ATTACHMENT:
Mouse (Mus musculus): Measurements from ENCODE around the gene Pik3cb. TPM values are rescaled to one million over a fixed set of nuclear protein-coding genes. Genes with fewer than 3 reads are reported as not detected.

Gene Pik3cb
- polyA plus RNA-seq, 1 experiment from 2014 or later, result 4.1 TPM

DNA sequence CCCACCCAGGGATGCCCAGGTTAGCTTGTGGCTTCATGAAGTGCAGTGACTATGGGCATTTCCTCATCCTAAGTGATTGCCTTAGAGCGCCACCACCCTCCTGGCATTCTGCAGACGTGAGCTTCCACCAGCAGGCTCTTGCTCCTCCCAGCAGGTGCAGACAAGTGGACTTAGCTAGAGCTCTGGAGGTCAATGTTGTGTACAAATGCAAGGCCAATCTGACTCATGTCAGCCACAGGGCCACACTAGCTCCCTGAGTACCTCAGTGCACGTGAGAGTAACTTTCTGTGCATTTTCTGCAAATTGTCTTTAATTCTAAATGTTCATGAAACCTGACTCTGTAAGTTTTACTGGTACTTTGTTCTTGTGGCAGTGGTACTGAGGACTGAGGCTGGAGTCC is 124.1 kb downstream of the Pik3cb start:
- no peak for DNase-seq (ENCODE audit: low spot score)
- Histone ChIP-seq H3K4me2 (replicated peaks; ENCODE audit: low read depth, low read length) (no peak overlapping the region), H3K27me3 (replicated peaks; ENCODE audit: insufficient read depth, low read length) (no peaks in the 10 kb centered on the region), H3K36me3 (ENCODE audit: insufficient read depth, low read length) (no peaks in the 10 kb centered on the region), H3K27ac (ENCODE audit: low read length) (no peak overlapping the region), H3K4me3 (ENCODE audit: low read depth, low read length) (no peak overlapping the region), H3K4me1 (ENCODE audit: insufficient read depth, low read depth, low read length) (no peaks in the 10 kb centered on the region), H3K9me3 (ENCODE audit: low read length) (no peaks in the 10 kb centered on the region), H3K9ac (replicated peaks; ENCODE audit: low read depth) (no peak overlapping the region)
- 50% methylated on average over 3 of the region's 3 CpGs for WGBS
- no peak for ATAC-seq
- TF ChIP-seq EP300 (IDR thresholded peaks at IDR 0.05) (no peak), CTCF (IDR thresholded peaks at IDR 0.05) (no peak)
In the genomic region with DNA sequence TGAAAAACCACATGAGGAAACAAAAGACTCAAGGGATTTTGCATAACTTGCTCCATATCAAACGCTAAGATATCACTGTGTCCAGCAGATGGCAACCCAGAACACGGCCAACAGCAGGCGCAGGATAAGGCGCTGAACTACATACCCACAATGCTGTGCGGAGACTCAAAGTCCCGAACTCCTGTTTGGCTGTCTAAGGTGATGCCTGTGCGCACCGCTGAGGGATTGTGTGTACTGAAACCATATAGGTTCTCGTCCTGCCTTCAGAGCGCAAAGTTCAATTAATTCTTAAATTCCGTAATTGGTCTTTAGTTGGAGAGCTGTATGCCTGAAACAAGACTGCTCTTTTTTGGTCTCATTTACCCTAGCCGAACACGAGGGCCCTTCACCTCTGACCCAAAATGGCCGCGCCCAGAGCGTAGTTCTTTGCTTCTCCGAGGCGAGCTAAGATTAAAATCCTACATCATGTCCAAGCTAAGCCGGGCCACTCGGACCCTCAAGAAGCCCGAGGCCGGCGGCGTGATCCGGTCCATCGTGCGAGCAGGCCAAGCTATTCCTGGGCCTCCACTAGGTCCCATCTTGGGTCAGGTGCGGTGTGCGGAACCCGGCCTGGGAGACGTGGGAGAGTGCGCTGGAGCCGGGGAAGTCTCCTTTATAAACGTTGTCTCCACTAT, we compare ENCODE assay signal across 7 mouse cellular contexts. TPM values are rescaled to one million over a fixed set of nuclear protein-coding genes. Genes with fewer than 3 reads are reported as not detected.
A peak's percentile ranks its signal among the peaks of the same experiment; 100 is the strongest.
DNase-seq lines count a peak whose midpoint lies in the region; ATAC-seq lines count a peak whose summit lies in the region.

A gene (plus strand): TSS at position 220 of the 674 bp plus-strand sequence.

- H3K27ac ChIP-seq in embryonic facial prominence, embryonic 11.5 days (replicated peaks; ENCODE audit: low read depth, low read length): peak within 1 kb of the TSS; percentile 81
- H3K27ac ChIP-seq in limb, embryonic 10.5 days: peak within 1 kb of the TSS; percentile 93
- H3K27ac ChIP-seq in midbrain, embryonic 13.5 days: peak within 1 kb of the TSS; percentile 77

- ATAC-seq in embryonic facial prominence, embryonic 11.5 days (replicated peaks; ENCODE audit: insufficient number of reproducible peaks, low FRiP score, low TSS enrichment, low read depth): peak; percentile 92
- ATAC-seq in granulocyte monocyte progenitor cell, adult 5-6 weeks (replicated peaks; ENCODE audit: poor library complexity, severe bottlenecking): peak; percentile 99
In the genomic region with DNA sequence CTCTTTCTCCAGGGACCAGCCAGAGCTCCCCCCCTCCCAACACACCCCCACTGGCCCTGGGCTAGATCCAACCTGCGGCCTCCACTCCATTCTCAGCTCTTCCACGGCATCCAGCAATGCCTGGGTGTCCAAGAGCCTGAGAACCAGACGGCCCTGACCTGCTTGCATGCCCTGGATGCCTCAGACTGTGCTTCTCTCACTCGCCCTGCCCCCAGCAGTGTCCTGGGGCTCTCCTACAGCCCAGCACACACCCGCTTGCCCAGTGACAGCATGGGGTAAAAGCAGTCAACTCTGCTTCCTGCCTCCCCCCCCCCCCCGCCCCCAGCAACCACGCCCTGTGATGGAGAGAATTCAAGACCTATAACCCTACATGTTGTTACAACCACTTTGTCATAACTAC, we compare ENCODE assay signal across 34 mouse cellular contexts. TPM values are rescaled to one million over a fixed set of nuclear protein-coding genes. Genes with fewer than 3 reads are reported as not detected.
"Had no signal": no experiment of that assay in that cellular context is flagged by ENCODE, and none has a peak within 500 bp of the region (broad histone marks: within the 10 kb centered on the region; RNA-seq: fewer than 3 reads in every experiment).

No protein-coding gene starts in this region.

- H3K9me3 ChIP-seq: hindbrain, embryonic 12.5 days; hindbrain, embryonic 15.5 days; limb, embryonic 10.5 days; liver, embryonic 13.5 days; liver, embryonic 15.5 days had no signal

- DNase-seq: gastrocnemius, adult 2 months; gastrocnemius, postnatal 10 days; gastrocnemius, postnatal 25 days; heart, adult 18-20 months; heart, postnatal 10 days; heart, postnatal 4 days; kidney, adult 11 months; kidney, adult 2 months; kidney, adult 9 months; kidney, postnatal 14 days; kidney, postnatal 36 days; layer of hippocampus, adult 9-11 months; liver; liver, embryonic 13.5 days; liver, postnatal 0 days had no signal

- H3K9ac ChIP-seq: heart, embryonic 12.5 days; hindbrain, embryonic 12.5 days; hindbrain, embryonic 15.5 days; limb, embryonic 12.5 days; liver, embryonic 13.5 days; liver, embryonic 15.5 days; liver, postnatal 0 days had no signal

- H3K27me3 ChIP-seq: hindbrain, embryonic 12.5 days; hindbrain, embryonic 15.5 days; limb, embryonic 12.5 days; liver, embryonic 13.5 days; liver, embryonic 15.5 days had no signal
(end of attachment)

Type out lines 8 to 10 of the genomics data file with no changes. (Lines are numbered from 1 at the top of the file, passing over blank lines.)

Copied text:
- no peak for ATAC-seq
- TF ChIP-seq EP300 (IDR thresholded peaks at IDR 0.05) (no peak), CTCF (IDR thresholded peaks at IDR 0.05) (no peak)
In the genomic region with DNA sequence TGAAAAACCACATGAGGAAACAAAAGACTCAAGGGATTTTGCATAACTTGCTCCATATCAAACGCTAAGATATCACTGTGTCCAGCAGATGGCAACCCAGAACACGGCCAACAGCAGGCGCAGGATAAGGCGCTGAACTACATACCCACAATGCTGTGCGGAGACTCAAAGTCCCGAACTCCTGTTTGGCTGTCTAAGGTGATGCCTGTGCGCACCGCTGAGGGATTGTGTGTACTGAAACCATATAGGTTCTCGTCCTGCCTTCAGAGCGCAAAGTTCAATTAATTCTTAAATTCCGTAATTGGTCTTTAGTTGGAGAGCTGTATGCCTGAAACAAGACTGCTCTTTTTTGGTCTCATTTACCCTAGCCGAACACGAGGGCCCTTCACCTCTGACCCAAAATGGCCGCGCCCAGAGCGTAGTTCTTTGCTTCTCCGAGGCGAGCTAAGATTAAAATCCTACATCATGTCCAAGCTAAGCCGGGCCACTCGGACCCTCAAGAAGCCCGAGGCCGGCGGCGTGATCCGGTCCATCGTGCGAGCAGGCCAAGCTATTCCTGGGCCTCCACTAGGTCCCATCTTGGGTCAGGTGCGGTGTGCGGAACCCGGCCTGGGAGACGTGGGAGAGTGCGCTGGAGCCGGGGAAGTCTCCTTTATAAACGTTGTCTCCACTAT, we compare ENCODE assay signal across 7 mouse cellular contexts. TPM values are rescaled to one million over a fixed set of nuclear protein-coding genes. Genes with fewer than 3 reads are reported as not detected.